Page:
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Article

STORMTOOLS: Coastal Environmental Risk Index (CERI)

1
Ocean Engineering, University of Rhode Island, Narragansett, RI 02882, USA
2
Environmental Data Center, University of Rhode Island, Kingston, RI 02881, USA
3
Coastal Resources Center, University of Rhode Island, Narragansett, RI 02882, USA
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Coastal Resources Management Council, Wakefield, RI 02879, USA
5
Environmental Earth Sciences, Eastern Connecticut State University, Willimantic, CT 06226, USA
6
Department of Marine Affairs, University of Rhode Island, Kingston, RI 02881, USA
*
Author to whom correspondence should be addressed.
Academic Editor: Dong-Sheng Jeng
J. Mar. Sci. Eng. 2016, 4(3), 54; https://doi.org/10.3390/jmse4030054
Received: 15 July 2016 / Revised: 22 August 2016 / Accepted: 22 August 2016 / Published: 31 August 2016
(This article belongs to the Section Ocean Engineering)
One of the challenges facing coastal zone managers and municipal planners is the development of an objective, quantitative assessment of the risk to structures, infrastructure, and public safety that coastal communities face from storm surge in the presence of changing climatic conditions, particularly sea level rise and coastal erosion. Here we use state of the art modeling tool (ADCIRC and STWAVE) to predict storm surge and wave, combined with shoreline change maps (erosion), and damage functions to construct a Coastal Environmental Risk Index (CERI). Access to the state emergency data base (E-911) provides information on structure characteristics and the ability to perform analyses for individual structures. CERI has been designed as an on line Geographic Information System (GIS) based tool, and hence is fully compatible with current flooding maps, including those from FEMA. The basic framework and associated GIS methods can be readily applied to any coastal area. The approach can be used by local and state planners to objectively evaluate different policy options for effectiveness and cost/benefit. In this study, CERI is applied to RI two communities; Charlestown representing a typical coastal barrier system directly exposed to ocean waves and high erosion rates, with predominantly low density single family residences and Warwick located within Narragansett Bay, with more limited wave exposure, lower erosion rates, and higher residential housing density. Results of these applications are highlighted herein. View Full-Text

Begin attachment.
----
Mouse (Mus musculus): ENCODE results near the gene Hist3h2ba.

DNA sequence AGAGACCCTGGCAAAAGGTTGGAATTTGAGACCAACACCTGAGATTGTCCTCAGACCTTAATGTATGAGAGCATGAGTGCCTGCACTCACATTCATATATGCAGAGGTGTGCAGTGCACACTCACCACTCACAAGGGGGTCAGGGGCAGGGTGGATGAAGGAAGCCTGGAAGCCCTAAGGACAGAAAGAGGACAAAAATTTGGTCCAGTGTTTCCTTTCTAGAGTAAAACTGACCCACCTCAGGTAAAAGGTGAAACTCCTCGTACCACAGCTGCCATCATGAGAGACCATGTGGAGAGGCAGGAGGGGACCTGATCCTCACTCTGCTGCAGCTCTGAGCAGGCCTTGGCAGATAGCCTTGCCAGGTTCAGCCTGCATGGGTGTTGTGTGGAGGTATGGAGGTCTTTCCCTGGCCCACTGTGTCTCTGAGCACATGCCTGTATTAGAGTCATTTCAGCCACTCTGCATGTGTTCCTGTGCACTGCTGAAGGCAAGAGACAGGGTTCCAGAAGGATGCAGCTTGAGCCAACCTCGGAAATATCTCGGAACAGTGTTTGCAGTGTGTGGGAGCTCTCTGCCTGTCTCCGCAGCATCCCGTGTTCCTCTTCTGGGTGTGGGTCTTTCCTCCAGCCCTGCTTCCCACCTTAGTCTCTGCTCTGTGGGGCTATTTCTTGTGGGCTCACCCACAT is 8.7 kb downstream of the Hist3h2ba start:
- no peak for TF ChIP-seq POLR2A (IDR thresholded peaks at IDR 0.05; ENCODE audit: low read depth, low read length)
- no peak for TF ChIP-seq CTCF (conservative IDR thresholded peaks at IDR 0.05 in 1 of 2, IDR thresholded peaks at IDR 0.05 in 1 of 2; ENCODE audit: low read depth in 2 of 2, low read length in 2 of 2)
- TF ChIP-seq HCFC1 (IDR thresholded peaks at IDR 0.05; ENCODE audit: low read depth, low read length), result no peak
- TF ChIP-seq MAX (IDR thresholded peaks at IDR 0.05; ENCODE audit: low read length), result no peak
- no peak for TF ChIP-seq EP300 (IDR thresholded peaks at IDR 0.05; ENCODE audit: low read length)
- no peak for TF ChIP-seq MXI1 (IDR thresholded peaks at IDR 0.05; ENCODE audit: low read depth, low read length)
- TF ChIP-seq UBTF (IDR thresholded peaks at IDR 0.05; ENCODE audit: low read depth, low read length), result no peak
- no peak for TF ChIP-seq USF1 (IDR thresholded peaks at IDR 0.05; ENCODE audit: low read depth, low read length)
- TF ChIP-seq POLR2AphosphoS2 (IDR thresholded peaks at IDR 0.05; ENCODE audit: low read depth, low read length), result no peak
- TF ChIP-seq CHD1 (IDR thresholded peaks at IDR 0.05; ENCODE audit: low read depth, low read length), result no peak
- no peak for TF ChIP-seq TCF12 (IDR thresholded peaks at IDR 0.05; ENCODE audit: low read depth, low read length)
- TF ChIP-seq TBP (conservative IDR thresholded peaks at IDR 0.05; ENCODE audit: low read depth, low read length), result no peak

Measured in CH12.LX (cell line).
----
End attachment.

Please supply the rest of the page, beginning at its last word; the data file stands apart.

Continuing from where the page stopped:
Keywords: coastal risk assessment; inundation and wave modeling; structure and content damage functions; storm inundation and waves; coastal planning and management coastal risk assessment; inundation and wave modeling; structure and content damage functions; storm inundation and waves; coastal planning and management
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MDPI and ACS Style

Spaulding, M.L.; Grilli, A.; Damon, C.; Crean, T.; Fugate, G.; Oakley, B.A.; Stempel, P. STORMTOOLS: Coastal Environmental Risk Index (CERI). J. Mar. Sci. Eng. 2016, 4, 54. https://doi.org/10.3390/jmse4030054

AMA Style

Spaulding ML, Grilli A, Damon C, Crean T, Fugate G, Oakley BA, Stempel P. STORMTOOLS: Coastal Environmental Risk Index (CERI). Journal of Marine Science and Engineering. 2016; 4(3):54. https://doi.org/10.3390/jmse4030054

Chicago/Turabian Style

Spaulding, Malcolm L.; Grilli, Annette; Damon, Chris; Crean, Teresa; Fugate, Grover; Oakley, Bryan A.; Stempel, Peter. 2016. "STORMTOOLS: Coastal Environmental Risk Index (CERI)" J. Mar. Sci. Eng. 4, no. 3: 54. https://doi.org/10.3390/jmse4030054

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